By Mandy Parsons
Drug addiction, also called substance use disorder, is defined by Mayo Clinic as “a disease that affects a person’s brain and behavior and leads to an inability to control the use of a legal or illegal drug or medication.” According to the Centers for Disease Control and Prevention (CDC), drug overdose deaths exceeded 70,000 in 2019 alone. Similarly, alcohol-induced deaths continue to climb, reaching 52,000 in 2021, up 34% in two years.
Even more troubling, however, is the comparably small number of people who seek treatment for their addiction. The 2016 Surgeon General’s report on alcohol, drugs and health stated that, of the 20.8 million people who met the diagnostic criteria for a substance use disorder, only 2.2 million received any type of treatment.
It stands to reason that treatment for drug and alcohol addiction can quite literally be a matter of life and death. Every effective treatment plan includes a process called detoxification. Drug detox and alcohol detox rid the body of the toxic substances in which it has become dependent. Detox is among the first steps toward recovery. If you’ve asked yourself, Can I detox alone? The short answer is no. Drug detox and alcohol detox should be attempted only under the direct supervision of a trained medical professional. Here are seven reasons why:
1. Physical Complications of Withdrawal
A litany of physical complications can arise when withdrawing from alcohol or drugs. The severity of those symptoms is specific to the individual and range from mild to deadly. According to research published in Alcohol Health & Research World by the National Institute on Alcohol Abuse and Alcoholism (NIAA), seizures, alcohol withdrawal syndrome, delirium tremens (DT), and cardiovascular issues are among the most concerning complications.
2. Mental Complications of Withdrawal
Similarly, alcohol withdrawal can cause increased anxiety, depression, sleep disturbance, and, in some cases, delusions and hallucinations. Additionally, the US Food and Drug Administration (FDA) announced having received reports of suicide from opioid-dependent people whose intake was suddenly discontinued or rapidly decreased.
3. Increased Risk of Relapse
The National Institute on Drug Abuse (NIDA) affirms that the chronic nature of addiction can sometimes include relapse: a return to drug use after an attempt to stop. Relapse is more likely to occur when a medical treatment plan, devised and supervised by a professional, is not in place.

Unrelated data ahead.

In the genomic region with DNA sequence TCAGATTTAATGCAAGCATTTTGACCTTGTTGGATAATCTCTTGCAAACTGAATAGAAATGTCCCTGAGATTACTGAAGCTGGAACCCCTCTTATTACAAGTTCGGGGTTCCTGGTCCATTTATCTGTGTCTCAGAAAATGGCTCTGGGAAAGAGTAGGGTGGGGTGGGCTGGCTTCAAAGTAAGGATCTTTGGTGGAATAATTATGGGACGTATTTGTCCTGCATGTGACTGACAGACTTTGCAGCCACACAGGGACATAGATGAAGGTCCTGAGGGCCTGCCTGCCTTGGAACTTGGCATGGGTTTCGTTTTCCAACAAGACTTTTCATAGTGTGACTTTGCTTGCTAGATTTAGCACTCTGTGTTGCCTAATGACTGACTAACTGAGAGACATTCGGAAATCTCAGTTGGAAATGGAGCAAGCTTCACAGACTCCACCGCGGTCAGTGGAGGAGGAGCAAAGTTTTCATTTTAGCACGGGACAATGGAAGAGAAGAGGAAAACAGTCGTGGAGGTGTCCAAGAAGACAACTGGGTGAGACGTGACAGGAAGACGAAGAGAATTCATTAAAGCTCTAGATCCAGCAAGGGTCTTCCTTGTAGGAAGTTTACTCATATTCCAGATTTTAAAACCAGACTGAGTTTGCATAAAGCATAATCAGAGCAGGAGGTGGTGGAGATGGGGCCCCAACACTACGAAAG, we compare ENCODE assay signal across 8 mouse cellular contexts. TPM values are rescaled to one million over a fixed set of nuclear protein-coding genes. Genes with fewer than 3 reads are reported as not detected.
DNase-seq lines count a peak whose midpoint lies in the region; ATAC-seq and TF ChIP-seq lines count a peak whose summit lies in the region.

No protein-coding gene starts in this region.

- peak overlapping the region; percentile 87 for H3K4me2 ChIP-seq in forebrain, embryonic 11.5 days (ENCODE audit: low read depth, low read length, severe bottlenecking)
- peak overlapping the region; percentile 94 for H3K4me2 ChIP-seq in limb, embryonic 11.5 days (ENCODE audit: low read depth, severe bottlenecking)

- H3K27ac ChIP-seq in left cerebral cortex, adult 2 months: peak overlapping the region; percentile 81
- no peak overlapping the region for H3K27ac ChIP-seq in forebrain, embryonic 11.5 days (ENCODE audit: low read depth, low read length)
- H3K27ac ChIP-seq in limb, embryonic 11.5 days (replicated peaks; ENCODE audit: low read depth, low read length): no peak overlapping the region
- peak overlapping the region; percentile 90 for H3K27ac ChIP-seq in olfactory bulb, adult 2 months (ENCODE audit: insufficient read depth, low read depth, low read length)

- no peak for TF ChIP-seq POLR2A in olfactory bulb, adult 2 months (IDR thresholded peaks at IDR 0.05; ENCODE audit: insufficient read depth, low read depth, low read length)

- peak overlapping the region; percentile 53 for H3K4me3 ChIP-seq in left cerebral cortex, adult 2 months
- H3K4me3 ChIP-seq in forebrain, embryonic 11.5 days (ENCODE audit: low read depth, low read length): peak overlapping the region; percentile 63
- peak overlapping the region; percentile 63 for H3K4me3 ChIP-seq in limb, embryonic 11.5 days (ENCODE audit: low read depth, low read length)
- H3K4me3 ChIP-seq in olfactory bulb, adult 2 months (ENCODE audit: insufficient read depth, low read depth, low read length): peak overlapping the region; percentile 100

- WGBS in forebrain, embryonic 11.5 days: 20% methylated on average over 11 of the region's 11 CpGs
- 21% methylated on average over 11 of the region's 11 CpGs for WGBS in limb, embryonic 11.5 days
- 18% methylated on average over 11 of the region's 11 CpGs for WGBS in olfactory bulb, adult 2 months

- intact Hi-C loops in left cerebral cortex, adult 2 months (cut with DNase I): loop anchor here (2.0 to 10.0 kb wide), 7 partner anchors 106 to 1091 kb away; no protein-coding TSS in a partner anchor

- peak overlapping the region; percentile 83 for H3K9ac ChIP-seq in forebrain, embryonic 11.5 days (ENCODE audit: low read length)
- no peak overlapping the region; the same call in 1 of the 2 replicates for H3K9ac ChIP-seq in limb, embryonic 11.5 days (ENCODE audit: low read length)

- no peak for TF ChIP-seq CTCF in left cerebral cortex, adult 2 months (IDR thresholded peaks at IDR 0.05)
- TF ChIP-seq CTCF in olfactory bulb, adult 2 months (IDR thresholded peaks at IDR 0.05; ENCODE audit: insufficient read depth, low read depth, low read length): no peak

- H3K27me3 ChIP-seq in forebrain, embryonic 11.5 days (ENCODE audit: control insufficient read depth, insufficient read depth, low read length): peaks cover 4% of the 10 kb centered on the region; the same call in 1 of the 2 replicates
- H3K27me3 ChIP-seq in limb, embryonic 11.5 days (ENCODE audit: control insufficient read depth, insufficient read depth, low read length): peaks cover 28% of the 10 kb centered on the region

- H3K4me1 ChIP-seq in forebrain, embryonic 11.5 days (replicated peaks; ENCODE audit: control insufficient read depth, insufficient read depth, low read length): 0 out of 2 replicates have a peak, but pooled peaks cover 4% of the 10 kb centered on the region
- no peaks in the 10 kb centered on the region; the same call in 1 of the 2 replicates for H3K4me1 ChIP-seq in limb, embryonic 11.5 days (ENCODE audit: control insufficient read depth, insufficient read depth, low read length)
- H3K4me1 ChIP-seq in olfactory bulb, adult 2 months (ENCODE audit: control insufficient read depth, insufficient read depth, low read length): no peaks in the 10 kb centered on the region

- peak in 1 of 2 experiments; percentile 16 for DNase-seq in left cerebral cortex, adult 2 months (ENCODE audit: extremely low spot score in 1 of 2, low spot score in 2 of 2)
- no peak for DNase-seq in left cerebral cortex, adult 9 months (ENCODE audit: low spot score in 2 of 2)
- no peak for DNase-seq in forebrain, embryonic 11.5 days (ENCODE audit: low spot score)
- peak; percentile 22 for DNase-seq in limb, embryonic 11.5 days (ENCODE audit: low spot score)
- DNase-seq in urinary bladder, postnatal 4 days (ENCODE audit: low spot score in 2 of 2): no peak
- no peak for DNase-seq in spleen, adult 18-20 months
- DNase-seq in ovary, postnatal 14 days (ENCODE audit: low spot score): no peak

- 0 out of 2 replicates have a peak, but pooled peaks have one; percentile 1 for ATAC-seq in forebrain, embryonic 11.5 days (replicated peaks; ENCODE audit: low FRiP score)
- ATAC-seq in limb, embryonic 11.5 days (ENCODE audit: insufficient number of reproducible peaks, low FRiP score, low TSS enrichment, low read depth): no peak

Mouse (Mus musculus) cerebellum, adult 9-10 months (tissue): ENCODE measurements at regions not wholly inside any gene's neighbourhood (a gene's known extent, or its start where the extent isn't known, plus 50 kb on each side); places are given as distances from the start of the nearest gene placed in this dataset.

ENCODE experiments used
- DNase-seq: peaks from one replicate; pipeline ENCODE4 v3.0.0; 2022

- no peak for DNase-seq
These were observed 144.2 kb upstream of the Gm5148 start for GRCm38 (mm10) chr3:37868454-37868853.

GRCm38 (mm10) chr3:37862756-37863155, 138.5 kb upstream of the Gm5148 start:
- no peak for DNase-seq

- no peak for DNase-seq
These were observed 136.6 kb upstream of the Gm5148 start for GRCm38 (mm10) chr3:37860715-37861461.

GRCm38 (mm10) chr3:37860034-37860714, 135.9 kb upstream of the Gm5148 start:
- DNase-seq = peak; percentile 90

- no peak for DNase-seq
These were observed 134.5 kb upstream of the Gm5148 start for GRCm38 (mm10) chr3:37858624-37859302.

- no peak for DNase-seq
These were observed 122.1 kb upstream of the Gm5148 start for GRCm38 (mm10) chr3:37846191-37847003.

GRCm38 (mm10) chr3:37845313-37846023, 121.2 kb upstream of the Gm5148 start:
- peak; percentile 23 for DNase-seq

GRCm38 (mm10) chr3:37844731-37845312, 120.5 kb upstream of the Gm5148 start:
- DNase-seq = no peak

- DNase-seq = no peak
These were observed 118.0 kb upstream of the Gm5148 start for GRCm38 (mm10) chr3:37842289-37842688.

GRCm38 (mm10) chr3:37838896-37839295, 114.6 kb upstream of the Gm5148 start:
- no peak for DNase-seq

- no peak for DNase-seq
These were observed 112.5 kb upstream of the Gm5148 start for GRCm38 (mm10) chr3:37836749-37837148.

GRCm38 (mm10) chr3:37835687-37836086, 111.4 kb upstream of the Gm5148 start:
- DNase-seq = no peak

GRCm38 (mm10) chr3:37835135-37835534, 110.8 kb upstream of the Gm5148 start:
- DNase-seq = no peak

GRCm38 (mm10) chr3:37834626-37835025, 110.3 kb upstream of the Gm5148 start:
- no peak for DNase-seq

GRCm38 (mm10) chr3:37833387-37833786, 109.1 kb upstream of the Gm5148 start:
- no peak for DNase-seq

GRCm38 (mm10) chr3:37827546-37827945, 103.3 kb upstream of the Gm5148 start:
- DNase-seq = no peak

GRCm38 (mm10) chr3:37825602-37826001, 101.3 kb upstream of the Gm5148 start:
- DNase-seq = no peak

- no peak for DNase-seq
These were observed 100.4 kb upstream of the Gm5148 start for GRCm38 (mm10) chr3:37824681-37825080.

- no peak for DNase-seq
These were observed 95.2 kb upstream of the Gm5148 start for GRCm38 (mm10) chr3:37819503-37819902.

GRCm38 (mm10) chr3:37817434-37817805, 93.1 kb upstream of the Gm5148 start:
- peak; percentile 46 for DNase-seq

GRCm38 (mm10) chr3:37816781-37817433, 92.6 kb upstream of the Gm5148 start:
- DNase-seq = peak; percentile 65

Relapse is more likely to occur when a medical treatment plan, devised and supervised by a professional, is not in place.
4. Increased Risk of Overdose
The most severe relapses may lead to drug overdose, according to NIDA. If a person attempts to use the same substance amount as they did prior to quitting, an overdose can easily occur because their body is no longer used to such a high intake amount. In some instances, this event can be fatal.
5. Lack of Access to Medication-Assisted Therapy
Safe detox often requires the assistance of prescribed medication. Research shows that medication should be the first line of treatment when dealing with addiction to alcohol or opioids to minimize withdrawal symptoms and make the process more bearable.
6. Lack of Access to Emotional Support
Addiction extends beyond physical and mental health. Emotions also play a key role in the life of someone who is struggling with substance abuse. Drug and alcohol addictions are almost always symptoms of deep emotional wounds and can be triggered by such. Those hurts are best addressed in a supportive environment with people who are equipped to help navigate them.
7. Detox is Not a Cure for Addiction
Detoxification is not a cure for addiction. The most successful approaches are holistic and involve a combination of therapies, which can only be achieved in a professional setting. NIDA suggests finding a program that can address the needs of the “whole person,” where you can have access to services specifically designed to help you in these areas: medical, mental, social, occupational, family, and legal.
Detoxification is not a cure for addiction. The most successful approaches are holistic and involve a combination of therapies, which can only be achieved in a professional setting.
How to Detox Safely
If you are battling drug or alcohol addiction and would like to know how to detox safely, we can help. At The Meadows, we offer medical detox supervised 24/7 by our experienced and caring team of nurses and technicians to help lessen your withdrawal symptoms and free you from your addiction. Using a variety of therapies, we will also address the underlying mental health conditions that fed into your addiction so you can have the best chance at long-term success. Reach out today to learn more and start your journey to healing.